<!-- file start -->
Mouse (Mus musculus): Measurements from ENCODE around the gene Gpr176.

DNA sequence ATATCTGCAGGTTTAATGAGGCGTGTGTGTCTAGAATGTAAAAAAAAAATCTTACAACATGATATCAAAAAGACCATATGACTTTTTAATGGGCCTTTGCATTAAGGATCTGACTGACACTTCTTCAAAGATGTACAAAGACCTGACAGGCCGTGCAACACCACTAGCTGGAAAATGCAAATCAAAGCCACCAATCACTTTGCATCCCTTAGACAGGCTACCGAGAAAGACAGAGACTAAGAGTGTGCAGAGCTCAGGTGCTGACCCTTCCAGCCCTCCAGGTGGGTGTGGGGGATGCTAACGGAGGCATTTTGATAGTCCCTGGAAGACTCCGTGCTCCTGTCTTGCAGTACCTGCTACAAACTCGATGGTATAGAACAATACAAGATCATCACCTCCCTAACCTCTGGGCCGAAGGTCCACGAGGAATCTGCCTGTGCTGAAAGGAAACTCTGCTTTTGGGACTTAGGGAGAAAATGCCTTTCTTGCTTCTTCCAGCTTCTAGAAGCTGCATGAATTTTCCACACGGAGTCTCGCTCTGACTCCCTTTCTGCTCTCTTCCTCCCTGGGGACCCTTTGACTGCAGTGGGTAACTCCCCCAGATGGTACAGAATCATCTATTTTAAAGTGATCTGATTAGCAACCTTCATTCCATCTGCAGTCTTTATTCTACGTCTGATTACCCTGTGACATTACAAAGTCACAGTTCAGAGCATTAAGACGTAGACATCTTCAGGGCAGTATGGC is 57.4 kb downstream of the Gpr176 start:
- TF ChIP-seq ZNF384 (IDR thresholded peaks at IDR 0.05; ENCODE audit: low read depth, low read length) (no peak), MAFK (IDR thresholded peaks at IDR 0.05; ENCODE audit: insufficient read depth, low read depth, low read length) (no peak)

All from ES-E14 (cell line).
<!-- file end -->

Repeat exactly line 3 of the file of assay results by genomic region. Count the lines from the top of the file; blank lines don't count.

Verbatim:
- TF ChIP-seq ZNF384 (IDR thresholded peaks at IDR 0.05; ENCODE audit: low read depth, low read length) (no peak), MAFK (IDR thresholded peaks at IDR 0.05; ENCODE audit: insufficient read depth, low read depth, low read length) (no peak)